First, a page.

Overcoming the short-sighted vision of the market and the predominant logic of speculative financial capital within integration schemes, as well as the predominant development paradigm imposed by neoliberal ideology, is one of the challenges the Bank of the South faces in order to distinguish it from the present system.

It is not a question of denying the importance of commercial integration, since without that, the process would just be a poetically idealistic discourse.  The challenge is how to subordinate trade and market integration to the strategic objectives of independence and economic, financial, commercial, and political autonomy.  And not the other way around, as this relation is clearly established today.

The importance of cooperation

There could well be a great distance between the necessity of creating a regional block and the need perceived by decision makers.  The possibility of creating a regional pole of economic and political control that allows for negotiations from a more favourable position with the dominant poles of power, requires a shared vision with high awareness of cooperation among the national states involved.  However, this necessary vision of unity as a regional block is confronted by particular hegemonic views on the one hand, and on the other hand the survival of countries affected by asymmetric conditions.  Some countries have opted for bilateralism, thus steering clear of the integration blocks, or they play in both fields: participating in the integration scheme whilst slowly crafting an FTA relationship with the USA.  Others have opted for the benefits of being free riders, enjoying individually those parts of integration that interest them, without caring about the delays this causes for the process as a whole.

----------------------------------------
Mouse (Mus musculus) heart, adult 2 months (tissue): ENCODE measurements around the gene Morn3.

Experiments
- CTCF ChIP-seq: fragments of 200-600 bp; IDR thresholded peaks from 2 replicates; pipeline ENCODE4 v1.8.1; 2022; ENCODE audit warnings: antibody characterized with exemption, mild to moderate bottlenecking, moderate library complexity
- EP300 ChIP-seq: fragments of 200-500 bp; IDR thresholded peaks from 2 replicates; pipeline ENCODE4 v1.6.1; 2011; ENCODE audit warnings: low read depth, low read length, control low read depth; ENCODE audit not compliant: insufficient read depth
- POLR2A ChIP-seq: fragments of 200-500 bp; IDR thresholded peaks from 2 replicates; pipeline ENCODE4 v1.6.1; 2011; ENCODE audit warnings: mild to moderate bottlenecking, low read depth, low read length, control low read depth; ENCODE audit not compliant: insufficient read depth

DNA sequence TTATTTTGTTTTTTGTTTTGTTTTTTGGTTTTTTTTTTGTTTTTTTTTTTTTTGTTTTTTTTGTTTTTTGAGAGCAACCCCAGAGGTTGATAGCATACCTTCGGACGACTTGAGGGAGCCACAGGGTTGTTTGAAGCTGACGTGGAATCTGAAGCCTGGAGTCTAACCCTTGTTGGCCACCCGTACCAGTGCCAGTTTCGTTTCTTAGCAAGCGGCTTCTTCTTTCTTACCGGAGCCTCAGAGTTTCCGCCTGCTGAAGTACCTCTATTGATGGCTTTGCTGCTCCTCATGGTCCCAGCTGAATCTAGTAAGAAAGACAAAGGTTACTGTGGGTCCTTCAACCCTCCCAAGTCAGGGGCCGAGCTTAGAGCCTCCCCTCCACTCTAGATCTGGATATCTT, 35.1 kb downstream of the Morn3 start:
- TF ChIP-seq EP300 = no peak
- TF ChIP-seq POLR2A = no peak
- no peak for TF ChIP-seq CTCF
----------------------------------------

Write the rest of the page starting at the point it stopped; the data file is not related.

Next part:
The need for a “team vision” faces the disadvantage of being crosscurrent with values promoted by neoliberal ideology, as expressed in policies of liberalization and opening of markets.  These have amply benefited hegemonic economical power groups, especially financial capital.  In other words, the effort of constructing a regional block is an uphill struggle.  It faces strong opposition from specific conservative forces that will attempt to defend their conquered terrain, bolstered by the promotion of bilateral strategies that subject foreign policy to corporate interests.

It is fundamental for the Bank of the South to promote inclusive and non-dependent integration.  Maintaining an integration discourse, at the same time as letting asymmetry be reinforced, generates a double standard that undermines the credibility of the integration schemes.  Taking into account the asymmetries between countries involves incorporating the values of cooperation and solidarity into the integration process, contrary to the postulates of neoliberal ideology.  It means considering that countries with a smaller economic, population and territorial mass have the right not to be excluded and to be considered as more than mere markets.